Some of the benefits of tracking Echoes are:
It helps you measure your brand equity and positioning by showing you how much people know about your brand, what they think about it, and how they compare it to your competitors.
It helps you identify new opportunities and threats by showing you what topics, trends, and competitors are relevant to your audience and industry.
It helps you evaluate your PR and content marketing efforts by showing you how much impact they have on influencing the audience's mindset rather than direct response.
Best Used With: Top-of-funnel and above-the-funnel marketing. PR campaigns. Brand or product launches.
Common Example: Brand mentions in articles written about a product launch.
When we look for Associations, we are looking for behaviors that show a high degree of relationship to business outcomes. This is more of a data mining exercise than a tracking issue, but it can be extremely informative. Finding behaviors that are closely tied to business outcomes with a high degree of confidence can help marketers understand which actions and touch points are most relevant and should be focused on for optimization. Sometimes the learnings here are surprising and may even indicate that the measurement strategy itself should be adjusted. Finding these metrics that indicate which behaviors are entangled with success, we are able to connect nonlinear marketing activities to business outcomes in reliable and predictive ways.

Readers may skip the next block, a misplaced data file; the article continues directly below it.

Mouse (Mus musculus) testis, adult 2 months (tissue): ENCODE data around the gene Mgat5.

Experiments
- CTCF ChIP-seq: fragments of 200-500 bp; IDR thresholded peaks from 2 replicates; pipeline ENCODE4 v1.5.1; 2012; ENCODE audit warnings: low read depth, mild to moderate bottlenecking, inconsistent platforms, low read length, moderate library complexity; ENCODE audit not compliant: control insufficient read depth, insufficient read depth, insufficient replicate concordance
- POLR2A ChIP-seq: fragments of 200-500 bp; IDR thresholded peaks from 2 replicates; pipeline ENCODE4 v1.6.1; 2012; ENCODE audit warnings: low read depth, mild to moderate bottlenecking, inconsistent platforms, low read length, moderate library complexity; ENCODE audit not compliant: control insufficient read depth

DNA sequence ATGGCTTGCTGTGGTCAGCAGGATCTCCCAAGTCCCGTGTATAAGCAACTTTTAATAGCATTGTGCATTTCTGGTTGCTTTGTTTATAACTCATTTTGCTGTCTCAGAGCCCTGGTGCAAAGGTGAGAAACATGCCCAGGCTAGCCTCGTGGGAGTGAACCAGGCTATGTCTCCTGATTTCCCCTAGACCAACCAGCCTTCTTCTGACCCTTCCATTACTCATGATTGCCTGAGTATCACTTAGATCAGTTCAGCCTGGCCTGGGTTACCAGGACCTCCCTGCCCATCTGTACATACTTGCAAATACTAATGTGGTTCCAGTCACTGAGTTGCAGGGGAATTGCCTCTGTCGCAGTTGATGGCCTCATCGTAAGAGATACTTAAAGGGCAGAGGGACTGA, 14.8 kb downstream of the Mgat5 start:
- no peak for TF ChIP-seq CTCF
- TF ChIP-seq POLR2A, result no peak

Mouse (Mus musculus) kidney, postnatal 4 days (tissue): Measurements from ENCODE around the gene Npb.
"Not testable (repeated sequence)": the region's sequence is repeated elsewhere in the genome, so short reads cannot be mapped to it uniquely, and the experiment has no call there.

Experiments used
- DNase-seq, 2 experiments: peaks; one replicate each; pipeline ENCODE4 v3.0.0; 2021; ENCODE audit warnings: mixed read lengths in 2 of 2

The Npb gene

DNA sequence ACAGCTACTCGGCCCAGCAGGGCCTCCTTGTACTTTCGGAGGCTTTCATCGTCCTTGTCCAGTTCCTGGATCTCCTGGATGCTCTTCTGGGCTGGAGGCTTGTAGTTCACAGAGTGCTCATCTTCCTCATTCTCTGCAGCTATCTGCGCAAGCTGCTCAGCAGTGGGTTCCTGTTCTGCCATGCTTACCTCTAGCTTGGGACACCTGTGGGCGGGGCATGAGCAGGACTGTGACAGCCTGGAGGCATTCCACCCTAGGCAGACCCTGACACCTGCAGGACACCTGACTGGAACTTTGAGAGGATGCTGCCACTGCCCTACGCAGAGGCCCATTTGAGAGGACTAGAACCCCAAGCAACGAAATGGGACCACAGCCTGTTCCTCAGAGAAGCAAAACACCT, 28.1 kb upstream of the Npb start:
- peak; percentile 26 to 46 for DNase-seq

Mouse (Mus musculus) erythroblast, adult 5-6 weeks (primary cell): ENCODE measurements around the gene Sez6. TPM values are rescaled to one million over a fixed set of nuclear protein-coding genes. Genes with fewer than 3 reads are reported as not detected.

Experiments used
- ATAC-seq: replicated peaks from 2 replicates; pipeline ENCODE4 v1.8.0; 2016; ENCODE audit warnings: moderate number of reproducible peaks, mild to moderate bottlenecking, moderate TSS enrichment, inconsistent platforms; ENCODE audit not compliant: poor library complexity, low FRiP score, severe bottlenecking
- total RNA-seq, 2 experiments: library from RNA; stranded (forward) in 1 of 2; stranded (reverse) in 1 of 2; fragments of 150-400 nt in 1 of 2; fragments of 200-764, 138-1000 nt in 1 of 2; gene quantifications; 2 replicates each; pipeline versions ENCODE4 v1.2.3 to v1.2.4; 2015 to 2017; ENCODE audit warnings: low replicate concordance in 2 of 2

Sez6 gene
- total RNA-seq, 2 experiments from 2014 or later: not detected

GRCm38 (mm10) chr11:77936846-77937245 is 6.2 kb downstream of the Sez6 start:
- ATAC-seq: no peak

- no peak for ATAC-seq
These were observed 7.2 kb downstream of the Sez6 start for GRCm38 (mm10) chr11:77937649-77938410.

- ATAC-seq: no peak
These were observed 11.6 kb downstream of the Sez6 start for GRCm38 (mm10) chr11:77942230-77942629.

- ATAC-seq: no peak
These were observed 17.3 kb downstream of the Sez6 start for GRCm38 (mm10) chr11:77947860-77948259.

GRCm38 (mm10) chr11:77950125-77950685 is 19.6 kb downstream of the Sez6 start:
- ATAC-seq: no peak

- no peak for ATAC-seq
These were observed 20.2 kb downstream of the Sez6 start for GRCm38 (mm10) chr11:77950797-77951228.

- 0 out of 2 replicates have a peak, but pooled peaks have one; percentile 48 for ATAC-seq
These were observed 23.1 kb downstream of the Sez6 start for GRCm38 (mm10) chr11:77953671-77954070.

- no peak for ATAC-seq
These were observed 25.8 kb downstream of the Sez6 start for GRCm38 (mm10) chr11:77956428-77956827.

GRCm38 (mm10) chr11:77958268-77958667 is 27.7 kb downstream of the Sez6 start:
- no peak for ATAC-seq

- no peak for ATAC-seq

Associations identify the metrics that show a strong correlation with business outcomes, such as sales, retention, loyalty, etc. For example, if a customer watches a video on your website, then downloads a white paper, then signs up for a free trial, you can find out which of these actions has the strongest association with calling customer service.
Some of the benefits of finding Associations are:
It helps you discover hidden patterns and insights in your data by using advanced statistical methods such as regression analysis, cluster analysis, and machine learning.
It helps you prioritize your marketing efforts by showing you which behaviors and aspects have the strongest relationship to your business goals.
It helps you forecast your future performance by showing you how changes in one metric affect changes in another metric.
It can uncover unexpected yet critical insights about your strategic assumptions and measurement strategy.
Best Used With: Indirect conversion paths and online-offline buyer journeys.
Example: A cross-channel campaign that drives interest in in-store purchases.
Putting it together: Contextualization is Key
In truth, all three methods can be used in the same campaign if they are contextualized correctly. This would give the most complete view of performance and surface the most profound insights. Not only are there technical aspects to this, but each of these methodologies have their own style of analysis. Being able to interpret the data and then properly contextualize it is something we specialize in here at DATACRAFT.
Marketing measurement is not a one-size-fits-all solution. Different styles of analysis require different styles of measurement. By taking a multi-layered approach, we can uncover the most important insights to deliver the best impact.
Attribution helps us optimize our direct response marketing with linear customer journeys. Echoes help us measure our brand equity and positioning with top-of-funnel and above-the-funnel marketing. Associations help us discover hidden patterns and insights with indirect conversion paths and nonlinear marketing activities.
By combining these styles, we can get a comprehensive and holistic view of our marketing impact and uncover new opportunities for improvement.